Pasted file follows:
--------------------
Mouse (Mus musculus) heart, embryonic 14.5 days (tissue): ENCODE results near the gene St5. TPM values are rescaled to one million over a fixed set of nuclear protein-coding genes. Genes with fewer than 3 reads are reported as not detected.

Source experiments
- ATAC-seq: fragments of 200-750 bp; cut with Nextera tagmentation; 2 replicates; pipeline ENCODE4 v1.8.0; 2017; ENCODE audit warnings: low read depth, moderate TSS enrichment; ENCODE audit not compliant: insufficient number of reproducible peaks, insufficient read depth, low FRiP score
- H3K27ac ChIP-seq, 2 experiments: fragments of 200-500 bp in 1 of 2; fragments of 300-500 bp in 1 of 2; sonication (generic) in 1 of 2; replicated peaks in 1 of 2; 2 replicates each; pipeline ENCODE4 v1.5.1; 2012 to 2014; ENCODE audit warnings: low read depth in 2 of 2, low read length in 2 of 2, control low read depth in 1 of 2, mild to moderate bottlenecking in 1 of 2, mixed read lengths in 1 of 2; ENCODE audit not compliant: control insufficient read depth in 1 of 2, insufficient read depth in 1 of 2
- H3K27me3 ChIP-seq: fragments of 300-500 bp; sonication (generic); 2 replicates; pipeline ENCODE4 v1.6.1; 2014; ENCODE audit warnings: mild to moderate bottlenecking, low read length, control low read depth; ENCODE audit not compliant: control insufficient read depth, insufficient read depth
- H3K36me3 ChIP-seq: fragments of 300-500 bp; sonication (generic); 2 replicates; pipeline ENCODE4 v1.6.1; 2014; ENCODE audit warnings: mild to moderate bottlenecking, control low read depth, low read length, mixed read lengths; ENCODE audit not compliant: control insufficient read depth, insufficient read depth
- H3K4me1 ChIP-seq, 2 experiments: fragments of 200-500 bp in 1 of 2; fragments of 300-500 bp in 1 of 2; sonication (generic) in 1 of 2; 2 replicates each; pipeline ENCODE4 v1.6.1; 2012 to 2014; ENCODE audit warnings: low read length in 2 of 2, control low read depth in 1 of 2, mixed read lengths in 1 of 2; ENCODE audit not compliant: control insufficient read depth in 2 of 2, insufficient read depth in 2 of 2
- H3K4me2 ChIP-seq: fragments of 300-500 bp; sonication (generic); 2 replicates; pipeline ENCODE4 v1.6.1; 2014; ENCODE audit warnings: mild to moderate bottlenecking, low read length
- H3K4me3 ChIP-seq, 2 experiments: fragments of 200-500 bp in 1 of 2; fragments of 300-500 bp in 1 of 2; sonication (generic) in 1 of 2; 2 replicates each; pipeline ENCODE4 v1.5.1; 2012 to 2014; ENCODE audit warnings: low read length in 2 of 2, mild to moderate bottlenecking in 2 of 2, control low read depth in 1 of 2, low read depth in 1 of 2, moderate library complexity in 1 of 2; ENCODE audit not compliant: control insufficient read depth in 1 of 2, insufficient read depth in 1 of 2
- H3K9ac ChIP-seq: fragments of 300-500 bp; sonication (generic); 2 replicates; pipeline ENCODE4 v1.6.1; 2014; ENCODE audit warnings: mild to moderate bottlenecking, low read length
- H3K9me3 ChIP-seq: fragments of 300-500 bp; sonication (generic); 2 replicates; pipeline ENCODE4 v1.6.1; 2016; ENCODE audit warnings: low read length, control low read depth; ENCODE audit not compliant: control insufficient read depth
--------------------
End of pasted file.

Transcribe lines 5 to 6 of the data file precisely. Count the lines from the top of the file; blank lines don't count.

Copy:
- H3K27me3 ChIP-seq: fragments of 300-500 bp; sonication (generic); 2 replicates; pipeline ENCODE4 v1.6.1; 2014; ENCODE audit warnings: mild to moderate bottlenecking, low read length, control low read depth; ENCODE audit not compliant: control insufficient read depth, insufficient read depth
- H3K36me3 ChIP-seq: fragments of 300-500 bp; sonication (generic); 2 replicates; pipeline ENCODE4 v1.6.1; 2014; ENCODE audit warnings: mild to moderate bottlenecking, control low read depth, low read length, mixed read lengths; ENCODE audit not compliant: control insufficient read depth, insufficient read depth